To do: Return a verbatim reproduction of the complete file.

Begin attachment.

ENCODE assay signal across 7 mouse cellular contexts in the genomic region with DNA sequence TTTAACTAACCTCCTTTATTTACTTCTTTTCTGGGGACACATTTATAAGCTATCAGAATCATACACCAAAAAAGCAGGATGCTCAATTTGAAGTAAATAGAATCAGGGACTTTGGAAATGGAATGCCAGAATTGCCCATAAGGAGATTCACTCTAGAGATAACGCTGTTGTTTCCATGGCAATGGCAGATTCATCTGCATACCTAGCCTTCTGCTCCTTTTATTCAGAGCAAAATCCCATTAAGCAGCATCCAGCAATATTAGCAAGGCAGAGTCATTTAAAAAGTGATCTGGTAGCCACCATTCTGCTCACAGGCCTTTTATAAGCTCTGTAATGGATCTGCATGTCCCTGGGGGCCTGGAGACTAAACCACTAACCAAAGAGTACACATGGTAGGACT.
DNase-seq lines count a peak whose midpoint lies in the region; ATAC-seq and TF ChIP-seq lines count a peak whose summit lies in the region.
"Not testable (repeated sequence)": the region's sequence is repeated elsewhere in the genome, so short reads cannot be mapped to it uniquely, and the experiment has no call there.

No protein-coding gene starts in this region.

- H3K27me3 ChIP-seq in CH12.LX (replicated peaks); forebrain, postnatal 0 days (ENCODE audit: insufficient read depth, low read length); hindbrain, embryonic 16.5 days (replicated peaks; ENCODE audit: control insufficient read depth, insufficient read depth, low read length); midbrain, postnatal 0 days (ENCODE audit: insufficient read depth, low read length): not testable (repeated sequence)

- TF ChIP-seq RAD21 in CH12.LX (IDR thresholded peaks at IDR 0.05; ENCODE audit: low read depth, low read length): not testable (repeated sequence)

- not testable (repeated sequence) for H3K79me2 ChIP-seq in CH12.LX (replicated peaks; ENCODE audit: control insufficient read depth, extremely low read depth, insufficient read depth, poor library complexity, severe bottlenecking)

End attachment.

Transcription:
ENCODE assay signal across 7 mouse cellular contexts in the genomic region with DNA sequence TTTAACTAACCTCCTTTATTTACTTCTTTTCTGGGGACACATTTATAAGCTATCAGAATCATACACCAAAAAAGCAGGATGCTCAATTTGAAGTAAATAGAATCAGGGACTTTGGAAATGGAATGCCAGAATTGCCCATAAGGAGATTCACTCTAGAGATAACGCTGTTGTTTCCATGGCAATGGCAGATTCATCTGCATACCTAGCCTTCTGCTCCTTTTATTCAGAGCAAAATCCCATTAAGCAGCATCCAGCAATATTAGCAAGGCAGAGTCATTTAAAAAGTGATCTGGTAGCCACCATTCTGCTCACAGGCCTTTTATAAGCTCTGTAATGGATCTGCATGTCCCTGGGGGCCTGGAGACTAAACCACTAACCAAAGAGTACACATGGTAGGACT.
DNase-seq lines count a peak whose midpoint lies in the region; ATAC-seq and TF ChIP-seq lines count a peak whose summit lies in the region.
"Not testable (repeated sequence)": the region's sequence is repeated elsewhere in the genome, so short reads cannot be mapped to it uniquely, and the experiment has no call there.

No protein-coding gene starts in this region.

- H3K27me3 ChIP-seq in CH12.LX (replicated peaks); forebrain, postnatal 0 days (ENCODE audit: insufficient read depth, low read length); hindbrain, embryonic 16.5 days (replicated peaks; ENCODE audit: control insufficient read depth, insufficient read depth, low read length); midbrain, postnatal 0 days (ENCODE audit: insufficient read depth, low read length): not testable (repeated sequence)

- TF ChIP-seq RAD21 in CH12.LX (IDR thresholded peaks at IDR 0.05; ENCODE audit: low read depth, low read length): not testable (repeated sequence)

- not testable (repeated sequence) for H3K79me2 ChIP-seq in CH12.LX (replicated peaks; ENCODE audit: control insufficient read depth, extremely low read depth, insufficient read depth, poor library complexity, severe bottlenecking)